Red River Parish is on the eastern flank of the Sabine uplift in northwestern Louisiana. The 'area is underlain by lignitic clay and sand of Paleocene and Eocene age which dip to the east at the rate of about 30 feet per mile. The Red River is entrenched in these rocks in the western part of the parish. Alternating valley filling and erosion during the Quaternary period have resulted in the present lowland with flanking terraces.
In the flood-plain area moderate to large quantities of very hard, iron-bearing water, suitable for irrigation, are available to wells in the alluvial sand and gravel of Quaternary age. The aquifer ranges in thickness from 20 to slightly more than 100 feet. It is recharged by downward seepage of rainfall through overlying clay and silt, by inflow from older sands adjacent to and beneath the entrenched valley, and by infiltration from the streams where the water table is below stream level during flood stages or as a result of pumping. Water levels are highest in the middle of the valley. Ground water moves mainly toward the Red River on the east and Bayou Pierre on the west, but small amounts move down the valley. Computations based on water-level and aquifer-test data indicate that the Quaternary alluvium contains more than 330 billion gallons of ground water in storage and that the maximum discharge of ground water to the streams is slightly more than 30 mgd (million gallons per day). At times of high river stage, surface water flows into the aquifer at a rate that depends in part upon the height and duration of the river stage.
Moderate supplies of soft, iron-bearing water may be obtained from dissected Pleistocene terrace deposits that flank the flood plains of the Red River and Black Lake Bayou. However, the quantity of water that can be pumped from these deposits varies widely from place to place because of differences in the areal extent and saturated thickness of the segments of the deposits; this extent and thickness are governed in turn by the amount of erosion the deposits have undergone. Beds of fine-grained lignitic sands of Tertiary age contain water of generally good quality to depths of 150 to 450 feet. The thinness and low permeability of the sands restrict their development to low-yield wells. Water from these sands in the western part of the parish, where they lie beneath the alluvial valley, is more mineralized than that from the younger Tertiary sands exposed in the east-central area.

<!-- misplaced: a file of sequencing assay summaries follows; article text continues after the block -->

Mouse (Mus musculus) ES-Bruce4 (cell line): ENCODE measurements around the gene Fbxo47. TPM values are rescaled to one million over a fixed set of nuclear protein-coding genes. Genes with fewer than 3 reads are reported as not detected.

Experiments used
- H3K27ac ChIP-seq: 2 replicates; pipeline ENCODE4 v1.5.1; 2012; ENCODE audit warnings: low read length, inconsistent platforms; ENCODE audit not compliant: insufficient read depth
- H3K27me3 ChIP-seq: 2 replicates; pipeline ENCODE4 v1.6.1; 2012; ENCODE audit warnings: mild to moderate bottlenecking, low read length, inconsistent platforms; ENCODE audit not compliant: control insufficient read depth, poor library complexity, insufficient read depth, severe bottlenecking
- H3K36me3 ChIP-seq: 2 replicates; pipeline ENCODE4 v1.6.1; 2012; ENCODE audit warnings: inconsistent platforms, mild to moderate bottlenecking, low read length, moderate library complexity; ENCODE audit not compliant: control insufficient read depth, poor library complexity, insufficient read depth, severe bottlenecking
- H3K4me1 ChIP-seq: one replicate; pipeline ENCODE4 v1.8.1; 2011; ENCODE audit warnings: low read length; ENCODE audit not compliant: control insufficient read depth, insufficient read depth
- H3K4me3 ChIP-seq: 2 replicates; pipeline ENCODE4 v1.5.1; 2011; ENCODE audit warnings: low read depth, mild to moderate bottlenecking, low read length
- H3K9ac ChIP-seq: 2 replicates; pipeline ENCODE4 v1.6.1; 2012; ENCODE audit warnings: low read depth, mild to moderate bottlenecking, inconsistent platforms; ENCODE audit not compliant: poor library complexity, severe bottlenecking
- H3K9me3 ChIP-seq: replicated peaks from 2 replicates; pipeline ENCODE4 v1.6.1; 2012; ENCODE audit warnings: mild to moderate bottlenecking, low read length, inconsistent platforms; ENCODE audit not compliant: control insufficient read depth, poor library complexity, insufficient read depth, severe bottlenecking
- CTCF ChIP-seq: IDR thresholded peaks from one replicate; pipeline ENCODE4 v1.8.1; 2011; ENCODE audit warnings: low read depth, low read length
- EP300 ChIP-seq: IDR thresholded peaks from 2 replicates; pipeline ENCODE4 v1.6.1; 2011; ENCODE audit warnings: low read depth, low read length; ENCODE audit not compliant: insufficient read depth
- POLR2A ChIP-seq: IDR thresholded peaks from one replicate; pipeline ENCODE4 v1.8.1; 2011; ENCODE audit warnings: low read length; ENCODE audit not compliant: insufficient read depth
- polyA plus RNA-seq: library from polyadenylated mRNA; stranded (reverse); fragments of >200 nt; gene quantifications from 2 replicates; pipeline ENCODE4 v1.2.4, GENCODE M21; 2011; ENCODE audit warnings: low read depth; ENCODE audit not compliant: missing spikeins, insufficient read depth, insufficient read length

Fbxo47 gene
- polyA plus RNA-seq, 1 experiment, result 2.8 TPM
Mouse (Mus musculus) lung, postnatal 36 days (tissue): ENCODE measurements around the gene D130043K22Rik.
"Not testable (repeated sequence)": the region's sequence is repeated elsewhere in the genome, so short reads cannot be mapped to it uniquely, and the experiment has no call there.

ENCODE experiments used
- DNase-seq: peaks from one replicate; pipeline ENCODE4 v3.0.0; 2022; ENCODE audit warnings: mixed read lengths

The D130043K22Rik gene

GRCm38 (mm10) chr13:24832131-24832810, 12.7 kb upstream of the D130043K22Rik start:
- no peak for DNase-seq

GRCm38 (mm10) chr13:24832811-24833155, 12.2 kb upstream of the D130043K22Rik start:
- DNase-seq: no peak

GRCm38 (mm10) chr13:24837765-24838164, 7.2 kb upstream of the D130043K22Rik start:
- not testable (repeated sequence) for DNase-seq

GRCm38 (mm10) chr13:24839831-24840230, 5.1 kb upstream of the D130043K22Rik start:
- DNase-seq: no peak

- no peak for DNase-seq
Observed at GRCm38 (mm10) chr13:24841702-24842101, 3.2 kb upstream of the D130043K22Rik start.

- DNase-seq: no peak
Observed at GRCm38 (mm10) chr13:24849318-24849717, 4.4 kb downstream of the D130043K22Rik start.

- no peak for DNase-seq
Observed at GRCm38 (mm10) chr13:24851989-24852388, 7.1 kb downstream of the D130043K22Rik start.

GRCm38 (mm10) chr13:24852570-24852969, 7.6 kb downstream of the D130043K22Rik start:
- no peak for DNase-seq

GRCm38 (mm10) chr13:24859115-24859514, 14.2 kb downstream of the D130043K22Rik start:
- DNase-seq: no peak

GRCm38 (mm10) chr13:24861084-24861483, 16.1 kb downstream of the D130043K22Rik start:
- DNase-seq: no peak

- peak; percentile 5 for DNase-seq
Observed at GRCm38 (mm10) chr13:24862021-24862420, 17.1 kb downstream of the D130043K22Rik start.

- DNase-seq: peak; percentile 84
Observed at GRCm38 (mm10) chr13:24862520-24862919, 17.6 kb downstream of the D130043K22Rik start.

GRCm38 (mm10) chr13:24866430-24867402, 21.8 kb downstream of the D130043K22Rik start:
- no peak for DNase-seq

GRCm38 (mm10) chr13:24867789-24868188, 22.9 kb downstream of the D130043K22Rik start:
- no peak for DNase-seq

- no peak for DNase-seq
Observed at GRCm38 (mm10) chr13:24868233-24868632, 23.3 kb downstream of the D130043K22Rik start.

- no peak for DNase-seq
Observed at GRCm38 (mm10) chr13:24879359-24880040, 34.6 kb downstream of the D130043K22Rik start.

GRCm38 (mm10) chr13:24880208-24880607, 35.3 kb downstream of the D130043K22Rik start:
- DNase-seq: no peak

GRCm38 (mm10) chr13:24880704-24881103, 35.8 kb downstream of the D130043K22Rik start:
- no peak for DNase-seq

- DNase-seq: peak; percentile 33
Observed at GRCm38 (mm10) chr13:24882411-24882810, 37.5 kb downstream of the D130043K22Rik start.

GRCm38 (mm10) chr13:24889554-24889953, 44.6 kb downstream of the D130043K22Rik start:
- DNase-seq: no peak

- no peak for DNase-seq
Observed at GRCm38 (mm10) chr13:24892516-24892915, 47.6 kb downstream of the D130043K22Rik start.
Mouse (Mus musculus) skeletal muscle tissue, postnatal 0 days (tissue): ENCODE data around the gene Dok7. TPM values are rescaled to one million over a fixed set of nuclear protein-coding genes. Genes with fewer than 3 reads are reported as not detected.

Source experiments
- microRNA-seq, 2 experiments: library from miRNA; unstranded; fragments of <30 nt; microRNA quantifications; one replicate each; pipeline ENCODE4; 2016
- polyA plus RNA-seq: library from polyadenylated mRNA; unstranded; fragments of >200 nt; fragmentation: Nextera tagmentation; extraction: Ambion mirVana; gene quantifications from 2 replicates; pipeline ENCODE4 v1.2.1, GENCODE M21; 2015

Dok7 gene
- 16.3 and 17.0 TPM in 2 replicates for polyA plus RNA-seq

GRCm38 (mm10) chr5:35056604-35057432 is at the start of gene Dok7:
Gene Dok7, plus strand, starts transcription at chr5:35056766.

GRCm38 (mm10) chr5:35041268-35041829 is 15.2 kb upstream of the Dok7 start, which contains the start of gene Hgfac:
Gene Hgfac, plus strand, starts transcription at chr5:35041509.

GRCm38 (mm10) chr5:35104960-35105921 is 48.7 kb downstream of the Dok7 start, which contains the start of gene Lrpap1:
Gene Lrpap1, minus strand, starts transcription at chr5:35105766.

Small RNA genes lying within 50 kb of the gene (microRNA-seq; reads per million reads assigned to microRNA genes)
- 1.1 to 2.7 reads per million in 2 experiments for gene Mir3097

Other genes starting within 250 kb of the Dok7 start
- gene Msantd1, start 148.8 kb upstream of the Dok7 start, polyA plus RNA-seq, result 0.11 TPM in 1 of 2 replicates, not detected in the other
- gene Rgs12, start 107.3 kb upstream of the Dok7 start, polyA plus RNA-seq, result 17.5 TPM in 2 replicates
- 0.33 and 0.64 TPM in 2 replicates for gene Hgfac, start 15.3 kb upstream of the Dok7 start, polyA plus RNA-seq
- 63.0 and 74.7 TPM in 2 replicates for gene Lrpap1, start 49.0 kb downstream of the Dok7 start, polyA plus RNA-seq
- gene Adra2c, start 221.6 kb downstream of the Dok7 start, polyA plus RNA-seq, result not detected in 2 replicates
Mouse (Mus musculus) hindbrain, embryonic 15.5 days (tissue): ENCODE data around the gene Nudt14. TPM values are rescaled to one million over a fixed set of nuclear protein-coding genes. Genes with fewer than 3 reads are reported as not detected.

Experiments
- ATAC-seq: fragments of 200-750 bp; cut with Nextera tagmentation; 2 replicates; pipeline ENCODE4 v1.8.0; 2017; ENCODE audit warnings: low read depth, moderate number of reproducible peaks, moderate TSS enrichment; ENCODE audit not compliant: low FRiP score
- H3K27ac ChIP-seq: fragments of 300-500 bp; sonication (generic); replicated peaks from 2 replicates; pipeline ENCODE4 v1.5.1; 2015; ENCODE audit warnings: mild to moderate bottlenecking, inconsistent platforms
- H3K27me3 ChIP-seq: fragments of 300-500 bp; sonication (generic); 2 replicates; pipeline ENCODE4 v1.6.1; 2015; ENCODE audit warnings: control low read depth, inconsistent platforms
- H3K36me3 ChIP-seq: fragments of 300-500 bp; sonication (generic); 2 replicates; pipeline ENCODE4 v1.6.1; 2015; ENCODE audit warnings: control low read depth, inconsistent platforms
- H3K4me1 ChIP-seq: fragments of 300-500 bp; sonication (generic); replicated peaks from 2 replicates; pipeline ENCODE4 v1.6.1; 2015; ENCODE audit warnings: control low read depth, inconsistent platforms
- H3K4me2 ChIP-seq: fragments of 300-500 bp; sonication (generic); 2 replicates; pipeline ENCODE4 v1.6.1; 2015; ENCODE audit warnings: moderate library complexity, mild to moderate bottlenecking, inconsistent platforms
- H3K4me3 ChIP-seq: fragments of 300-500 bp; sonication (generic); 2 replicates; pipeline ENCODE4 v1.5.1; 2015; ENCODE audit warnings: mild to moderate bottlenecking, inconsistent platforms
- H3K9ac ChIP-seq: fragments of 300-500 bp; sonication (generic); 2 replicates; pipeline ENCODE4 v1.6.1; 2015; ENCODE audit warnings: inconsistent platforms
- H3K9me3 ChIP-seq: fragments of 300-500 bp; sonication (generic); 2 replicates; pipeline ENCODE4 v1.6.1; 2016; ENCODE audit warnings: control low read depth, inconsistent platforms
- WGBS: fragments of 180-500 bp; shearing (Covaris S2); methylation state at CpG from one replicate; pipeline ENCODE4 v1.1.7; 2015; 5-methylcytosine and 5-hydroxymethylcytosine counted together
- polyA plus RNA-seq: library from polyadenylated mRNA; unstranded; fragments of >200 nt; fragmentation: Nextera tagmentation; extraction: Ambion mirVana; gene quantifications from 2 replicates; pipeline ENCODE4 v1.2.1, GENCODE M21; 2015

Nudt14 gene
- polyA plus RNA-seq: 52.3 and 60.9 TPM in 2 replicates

Streamflow records have been collected on the principal streams in Red River Parish since 1939. Additional spot low-flow data were obtained on several small streams originating within the parish for a study made in connection with the preparation of this report. Quality-of-water data for streams in the parish were collected on an occasional spot-sampling basis prior to and during this investigation. The largest source of surface water in the parish is the Red River, which drains approximately 63,400 square miles upstream from the parish. The Red River has an average flow of about 13,100 cfs (cubic feet per second), or about 8,500 mgd. Many of the streams that drain the upland area are not dependable sources of supply because their flows are not well sustained during dry seasons.
The average annual precipitation over the parish is about 52 inches, of which about 17 inches becomes runoff; this runoff is equivalent to a continuous flow of about 1.25 cfs per square mile. Seasonal and annual runoff varies, but no significant trends have been noticed.
The principal surface-water problems in the parish pertain to flood control, drainage, irrigation, and navigation. Flood problems have been alleviated considerably by the operation of Denison Dam (Lake Texoma), the completion of levees on the Red River, channel improvements on Bayou Pierre, and the completion of Wallace Lake reservoir on Cypress Bayou. There are wet lands along the Red River that would be very productive if properly drained